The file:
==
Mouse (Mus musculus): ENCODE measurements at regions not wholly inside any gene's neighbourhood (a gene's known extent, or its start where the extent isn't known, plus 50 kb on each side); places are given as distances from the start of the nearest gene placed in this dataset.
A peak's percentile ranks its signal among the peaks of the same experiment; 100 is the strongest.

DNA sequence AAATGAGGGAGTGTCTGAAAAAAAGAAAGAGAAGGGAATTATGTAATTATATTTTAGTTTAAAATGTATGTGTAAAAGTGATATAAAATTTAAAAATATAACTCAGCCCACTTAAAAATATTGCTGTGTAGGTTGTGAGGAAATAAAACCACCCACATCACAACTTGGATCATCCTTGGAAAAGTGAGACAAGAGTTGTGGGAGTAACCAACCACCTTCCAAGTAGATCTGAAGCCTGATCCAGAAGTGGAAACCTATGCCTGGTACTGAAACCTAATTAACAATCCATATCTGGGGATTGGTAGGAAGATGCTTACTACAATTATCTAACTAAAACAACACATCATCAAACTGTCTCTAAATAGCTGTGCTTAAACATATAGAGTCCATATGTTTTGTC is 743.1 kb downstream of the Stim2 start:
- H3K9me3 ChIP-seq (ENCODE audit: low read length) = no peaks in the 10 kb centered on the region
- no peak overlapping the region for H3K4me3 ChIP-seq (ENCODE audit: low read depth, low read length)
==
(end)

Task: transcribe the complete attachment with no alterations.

Mouse (Mus musculus): ENCODE measurements at regions not wholly inside any gene's neighbourhood (a gene's known extent, or its start where the extent isn't known, plus 50 kb on each side); places are given as distances from the start of the nearest gene placed in this dataset.
A peak's percentile ranks its signal among the peaks of the same experiment; 100 is the strongest.

DNA sequence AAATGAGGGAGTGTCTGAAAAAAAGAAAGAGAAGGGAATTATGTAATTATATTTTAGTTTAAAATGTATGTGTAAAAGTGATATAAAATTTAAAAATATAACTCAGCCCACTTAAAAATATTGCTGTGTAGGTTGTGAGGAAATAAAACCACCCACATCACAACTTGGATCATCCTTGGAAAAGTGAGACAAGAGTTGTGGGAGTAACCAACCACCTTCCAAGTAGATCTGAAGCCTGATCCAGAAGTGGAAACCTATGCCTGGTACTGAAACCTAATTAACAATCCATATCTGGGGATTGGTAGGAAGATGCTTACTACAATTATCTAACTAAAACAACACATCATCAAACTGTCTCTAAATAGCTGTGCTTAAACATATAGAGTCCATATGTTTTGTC is 743.1 kb downstream of the Stim2 start:
- H3K9me3 ChIP-seq (ENCODE audit: low read length) = no peaks in the 10 kb centered on the region
- no peak overlapping the region for H3K4me3 ChIP-seq (ENCODE audit: low read depth, low read length)